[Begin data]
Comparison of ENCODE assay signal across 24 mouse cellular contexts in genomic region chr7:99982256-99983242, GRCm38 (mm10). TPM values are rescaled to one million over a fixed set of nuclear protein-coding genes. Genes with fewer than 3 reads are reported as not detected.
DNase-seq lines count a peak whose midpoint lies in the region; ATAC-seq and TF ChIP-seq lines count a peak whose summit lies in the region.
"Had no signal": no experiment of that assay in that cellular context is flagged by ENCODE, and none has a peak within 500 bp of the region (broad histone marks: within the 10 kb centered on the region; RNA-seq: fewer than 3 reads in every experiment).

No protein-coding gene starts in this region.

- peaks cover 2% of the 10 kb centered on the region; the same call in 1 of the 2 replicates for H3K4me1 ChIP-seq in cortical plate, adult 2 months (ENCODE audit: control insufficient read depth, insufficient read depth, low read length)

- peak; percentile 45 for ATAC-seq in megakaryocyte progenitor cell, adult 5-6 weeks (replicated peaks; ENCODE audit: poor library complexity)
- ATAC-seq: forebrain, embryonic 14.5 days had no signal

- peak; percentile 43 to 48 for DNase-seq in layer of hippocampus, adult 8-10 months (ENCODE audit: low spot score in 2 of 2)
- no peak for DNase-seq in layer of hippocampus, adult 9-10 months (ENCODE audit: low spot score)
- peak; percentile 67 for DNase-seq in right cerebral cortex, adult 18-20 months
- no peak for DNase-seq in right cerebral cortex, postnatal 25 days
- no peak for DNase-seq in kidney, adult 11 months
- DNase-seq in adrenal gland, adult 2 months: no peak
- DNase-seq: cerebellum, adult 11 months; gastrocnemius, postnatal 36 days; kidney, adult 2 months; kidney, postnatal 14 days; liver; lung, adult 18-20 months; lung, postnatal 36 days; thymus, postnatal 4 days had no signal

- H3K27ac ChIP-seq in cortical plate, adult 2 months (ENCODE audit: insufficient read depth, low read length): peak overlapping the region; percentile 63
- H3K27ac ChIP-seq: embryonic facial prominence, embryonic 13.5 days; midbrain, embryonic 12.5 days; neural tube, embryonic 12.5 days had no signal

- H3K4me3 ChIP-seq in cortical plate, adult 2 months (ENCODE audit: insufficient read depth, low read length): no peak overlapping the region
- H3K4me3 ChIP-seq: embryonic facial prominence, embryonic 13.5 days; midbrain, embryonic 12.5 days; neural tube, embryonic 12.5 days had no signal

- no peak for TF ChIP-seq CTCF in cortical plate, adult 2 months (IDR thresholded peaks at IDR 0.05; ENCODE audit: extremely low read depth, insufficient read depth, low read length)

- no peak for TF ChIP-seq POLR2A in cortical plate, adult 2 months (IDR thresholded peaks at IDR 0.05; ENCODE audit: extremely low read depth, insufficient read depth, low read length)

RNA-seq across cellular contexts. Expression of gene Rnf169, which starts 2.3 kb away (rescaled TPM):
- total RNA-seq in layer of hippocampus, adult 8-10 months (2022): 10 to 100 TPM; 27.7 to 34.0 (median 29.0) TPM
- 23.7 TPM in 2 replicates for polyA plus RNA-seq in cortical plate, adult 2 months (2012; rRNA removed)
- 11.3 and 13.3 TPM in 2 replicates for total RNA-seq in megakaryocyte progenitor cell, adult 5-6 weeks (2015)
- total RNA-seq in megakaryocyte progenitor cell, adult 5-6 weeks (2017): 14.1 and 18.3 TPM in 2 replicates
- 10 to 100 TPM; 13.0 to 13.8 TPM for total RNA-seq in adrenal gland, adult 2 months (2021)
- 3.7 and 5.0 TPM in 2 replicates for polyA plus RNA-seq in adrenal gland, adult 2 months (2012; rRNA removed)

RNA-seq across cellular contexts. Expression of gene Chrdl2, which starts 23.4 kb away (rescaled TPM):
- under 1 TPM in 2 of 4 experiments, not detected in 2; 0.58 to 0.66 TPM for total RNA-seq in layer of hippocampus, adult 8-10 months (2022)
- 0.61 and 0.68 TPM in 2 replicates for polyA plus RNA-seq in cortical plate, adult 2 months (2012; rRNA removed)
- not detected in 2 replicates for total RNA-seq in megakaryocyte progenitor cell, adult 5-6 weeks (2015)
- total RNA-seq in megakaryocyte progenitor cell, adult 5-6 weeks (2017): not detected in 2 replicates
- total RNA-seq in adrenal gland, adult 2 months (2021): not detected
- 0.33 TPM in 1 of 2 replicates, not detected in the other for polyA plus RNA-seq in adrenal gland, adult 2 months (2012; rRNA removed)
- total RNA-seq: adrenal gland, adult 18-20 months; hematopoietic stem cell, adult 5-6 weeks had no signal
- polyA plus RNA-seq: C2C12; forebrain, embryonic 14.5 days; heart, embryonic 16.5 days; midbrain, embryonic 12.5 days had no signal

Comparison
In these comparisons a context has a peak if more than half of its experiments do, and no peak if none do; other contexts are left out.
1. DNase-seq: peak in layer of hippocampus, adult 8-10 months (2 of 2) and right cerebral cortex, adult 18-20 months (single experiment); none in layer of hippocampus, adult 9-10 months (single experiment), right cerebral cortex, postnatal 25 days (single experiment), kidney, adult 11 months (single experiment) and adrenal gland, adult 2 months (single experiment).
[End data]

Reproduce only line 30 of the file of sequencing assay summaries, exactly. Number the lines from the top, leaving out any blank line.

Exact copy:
- 0.61 and 0.68 TPM in 2 replicates for polyA plus RNA-seq in cortical plate, adult 2 months (2012; rRNA removed)